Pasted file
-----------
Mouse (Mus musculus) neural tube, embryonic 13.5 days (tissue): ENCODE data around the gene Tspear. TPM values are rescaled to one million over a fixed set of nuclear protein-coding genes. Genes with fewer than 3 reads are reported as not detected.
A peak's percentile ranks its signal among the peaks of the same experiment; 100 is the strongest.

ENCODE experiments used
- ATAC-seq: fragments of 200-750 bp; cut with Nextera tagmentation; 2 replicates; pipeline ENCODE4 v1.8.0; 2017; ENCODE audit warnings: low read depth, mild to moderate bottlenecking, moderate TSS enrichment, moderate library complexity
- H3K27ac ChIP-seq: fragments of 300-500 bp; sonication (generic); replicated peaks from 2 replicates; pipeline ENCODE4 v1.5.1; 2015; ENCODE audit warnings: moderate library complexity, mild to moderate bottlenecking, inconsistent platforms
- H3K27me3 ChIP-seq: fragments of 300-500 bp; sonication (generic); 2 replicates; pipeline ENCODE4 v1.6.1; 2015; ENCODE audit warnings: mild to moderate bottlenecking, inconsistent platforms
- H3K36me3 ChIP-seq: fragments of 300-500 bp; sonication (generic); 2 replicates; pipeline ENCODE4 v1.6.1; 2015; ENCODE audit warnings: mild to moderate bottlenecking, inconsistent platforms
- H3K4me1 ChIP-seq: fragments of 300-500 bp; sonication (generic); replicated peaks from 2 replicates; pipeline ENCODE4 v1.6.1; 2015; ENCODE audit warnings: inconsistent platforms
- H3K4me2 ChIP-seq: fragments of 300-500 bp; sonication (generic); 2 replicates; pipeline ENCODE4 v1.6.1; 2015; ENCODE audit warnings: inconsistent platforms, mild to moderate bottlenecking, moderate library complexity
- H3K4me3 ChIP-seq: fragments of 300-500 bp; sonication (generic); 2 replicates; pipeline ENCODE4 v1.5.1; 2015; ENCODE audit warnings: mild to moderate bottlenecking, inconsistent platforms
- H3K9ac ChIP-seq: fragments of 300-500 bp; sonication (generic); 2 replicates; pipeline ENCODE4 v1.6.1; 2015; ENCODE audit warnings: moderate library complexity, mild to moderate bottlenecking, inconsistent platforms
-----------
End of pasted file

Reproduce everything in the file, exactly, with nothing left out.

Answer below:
Mouse (Mus musculus) neural tube, embryonic 13.5 days (tissue): ENCODE data around the gene Tspear. TPM values are rescaled to one million over a fixed set of nuclear protein-coding genes. Genes with fewer than 3 reads are reported as not detected.
A peak's percentile ranks its signal among the peaks of the same experiment; 100 is the strongest.

ENCODE experiments used
- ATAC-seq: fragments of 200-750 bp; cut with Nextera tagmentation; 2 replicates; pipeline ENCODE4 v1.8.0; 2017; ENCODE audit warnings: low read depth, mild to moderate bottlenecking, moderate TSS enrichment, moderate library complexity
- H3K27ac ChIP-seq: fragments of 300-500 bp; sonication (generic); replicated peaks from 2 replicates; pipeline ENCODE4 v1.5.1; 2015; ENCODE audit warnings: moderate library complexity, mild to moderate bottlenecking, inconsistent platforms
- H3K27me3 ChIP-seq: fragments of 300-500 bp; sonication (generic); 2 replicates; pipeline ENCODE4 v1.6.1; 2015; ENCODE audit warnings: mild to moderate bottlenecking, inconsistent platforms
- H3K36me3 ChIP-seq: fragments of 300-500 bp; sonication (generic); 2 replicates; pipeline ENCODE4 v1.6.1; 2015; ENCODE audit warnings: mild to moderate bottlenecking, inconsistent platforms
- H3K4me1 ChIP-seq: fragments of 300-500 bp; sonication (generic); replicated peaks from 2 replicates; pipeline ENCODE4 v1.6.1; 2015; ENCODE audit warnings: inconsistent platforms
- H3K4me2 ChIP-seq: fragments of 300-500 bp; sonication (generic); 2 replicates; pipeline ENCODE4 v1.6.1; 2015; ENCODE audit warnings: inconsistent platforms, mild to moderate bottlenecking, moderate library complexity
- H3K4me3 ChIP-seq: fragments of 300-500 bp; sonication (generic); 2 replicates; pipeline ENCODE4 v1.5.1; 2015; ENCODE audit warnings: mild to moderate bottlenecking, inconsistent platforms
- H3K9ac ChIP-seq: fragments of 300-500 bp; sonication (generic); 2 replicates; pipeline ENCODE4 v1.6.1; 2015; ENCODE audit warnings: moderate library complexity, mild to moderate bottlenecking, inconsistent platforms